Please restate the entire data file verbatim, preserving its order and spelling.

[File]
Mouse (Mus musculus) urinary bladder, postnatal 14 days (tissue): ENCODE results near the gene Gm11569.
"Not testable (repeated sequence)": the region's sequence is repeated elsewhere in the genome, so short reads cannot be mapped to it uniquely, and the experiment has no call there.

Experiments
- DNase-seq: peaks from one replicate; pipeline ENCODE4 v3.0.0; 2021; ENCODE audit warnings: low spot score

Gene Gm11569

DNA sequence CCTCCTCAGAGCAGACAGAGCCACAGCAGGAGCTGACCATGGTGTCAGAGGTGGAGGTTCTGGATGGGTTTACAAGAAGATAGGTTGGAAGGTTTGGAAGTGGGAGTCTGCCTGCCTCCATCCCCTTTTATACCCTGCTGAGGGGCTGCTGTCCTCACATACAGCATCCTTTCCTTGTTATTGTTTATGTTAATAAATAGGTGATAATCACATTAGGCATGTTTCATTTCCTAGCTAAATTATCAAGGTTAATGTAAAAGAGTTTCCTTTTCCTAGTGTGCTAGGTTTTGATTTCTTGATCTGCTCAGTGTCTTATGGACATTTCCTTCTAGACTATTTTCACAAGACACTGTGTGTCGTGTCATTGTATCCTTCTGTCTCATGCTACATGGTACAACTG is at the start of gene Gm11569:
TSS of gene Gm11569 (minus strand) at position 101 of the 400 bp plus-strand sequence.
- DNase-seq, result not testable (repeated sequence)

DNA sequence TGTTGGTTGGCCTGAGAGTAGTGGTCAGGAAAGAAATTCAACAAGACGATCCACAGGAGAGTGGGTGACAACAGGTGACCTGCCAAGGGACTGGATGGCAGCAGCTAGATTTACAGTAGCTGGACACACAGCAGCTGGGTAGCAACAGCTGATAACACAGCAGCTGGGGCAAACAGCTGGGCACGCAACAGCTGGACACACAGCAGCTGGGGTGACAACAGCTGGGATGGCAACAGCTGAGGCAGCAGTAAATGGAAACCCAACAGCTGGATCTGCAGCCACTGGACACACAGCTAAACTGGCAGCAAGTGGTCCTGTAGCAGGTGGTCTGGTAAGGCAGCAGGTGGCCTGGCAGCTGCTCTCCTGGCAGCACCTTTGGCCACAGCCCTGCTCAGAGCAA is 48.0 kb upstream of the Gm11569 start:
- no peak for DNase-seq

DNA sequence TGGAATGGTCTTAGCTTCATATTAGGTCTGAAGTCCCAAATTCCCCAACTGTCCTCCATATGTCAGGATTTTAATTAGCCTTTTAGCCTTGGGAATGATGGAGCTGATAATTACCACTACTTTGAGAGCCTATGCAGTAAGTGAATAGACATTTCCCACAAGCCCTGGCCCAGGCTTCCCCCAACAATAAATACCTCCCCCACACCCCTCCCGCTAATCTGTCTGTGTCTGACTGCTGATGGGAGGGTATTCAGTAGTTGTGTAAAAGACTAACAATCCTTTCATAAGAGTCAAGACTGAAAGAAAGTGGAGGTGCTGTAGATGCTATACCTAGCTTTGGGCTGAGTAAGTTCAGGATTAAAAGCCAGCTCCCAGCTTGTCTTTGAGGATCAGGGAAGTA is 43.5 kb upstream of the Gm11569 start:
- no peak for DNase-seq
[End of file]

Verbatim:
Mouse (Mus musculus) urinary bladder, postnatal 14 days (tissue): ENCODE results near the gene Gm11569.
"Not testable (repeated sequence)": the region's sequence is repeated elsewhere in the genome, so short reads cannot be mapped to it uniquely, and the experiment has no call there.

Experiments
- DNase-seq: peaks from one replicate; pipeline ENCODE4 v3.0.0; 2021; ENCODE audit warnings: low spot score

Gene Gm11569

DNA sequence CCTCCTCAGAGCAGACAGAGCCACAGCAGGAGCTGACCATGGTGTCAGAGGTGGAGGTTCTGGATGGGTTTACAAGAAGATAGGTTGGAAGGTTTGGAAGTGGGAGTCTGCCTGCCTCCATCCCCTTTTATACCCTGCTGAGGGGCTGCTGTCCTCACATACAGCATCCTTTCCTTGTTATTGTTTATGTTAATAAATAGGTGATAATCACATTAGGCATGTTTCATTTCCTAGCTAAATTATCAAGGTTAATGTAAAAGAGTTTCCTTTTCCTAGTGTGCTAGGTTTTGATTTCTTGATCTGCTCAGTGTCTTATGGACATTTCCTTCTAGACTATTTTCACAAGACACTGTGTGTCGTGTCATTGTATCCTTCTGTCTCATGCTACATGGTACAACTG is at the start of gene Gm11569:
TSS of gene Gm11569 (minus strand) at position 101 of the 400 bp plus-strand sequence.
- DNase-seq, result not testable (repeated sequence)

DNA sequence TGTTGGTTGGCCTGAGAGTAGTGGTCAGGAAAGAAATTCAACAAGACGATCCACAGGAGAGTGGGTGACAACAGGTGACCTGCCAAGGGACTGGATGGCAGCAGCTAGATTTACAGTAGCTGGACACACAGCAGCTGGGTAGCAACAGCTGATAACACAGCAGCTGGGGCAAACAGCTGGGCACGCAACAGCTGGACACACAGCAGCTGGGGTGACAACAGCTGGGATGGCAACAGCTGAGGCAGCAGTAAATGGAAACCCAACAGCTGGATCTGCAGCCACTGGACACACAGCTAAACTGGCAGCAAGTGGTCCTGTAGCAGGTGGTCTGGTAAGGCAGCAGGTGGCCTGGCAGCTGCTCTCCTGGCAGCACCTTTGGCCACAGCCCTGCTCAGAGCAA is 48.0 kb upstream of the Gm11569 start:
- no peak for DNase-seq

DNA sequence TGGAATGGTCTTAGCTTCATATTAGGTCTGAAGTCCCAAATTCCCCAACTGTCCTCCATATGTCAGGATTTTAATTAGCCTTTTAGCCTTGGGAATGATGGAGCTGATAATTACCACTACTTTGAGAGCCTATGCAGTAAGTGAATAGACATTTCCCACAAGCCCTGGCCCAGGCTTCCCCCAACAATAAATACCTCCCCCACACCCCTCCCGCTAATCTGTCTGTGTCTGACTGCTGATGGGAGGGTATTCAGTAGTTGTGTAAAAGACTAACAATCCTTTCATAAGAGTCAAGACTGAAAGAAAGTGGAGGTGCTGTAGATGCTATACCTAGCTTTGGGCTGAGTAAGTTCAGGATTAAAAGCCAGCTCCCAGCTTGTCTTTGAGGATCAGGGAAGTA is 43.5 kb upstream of the Gm11569 start:
- no peak for DNase-seq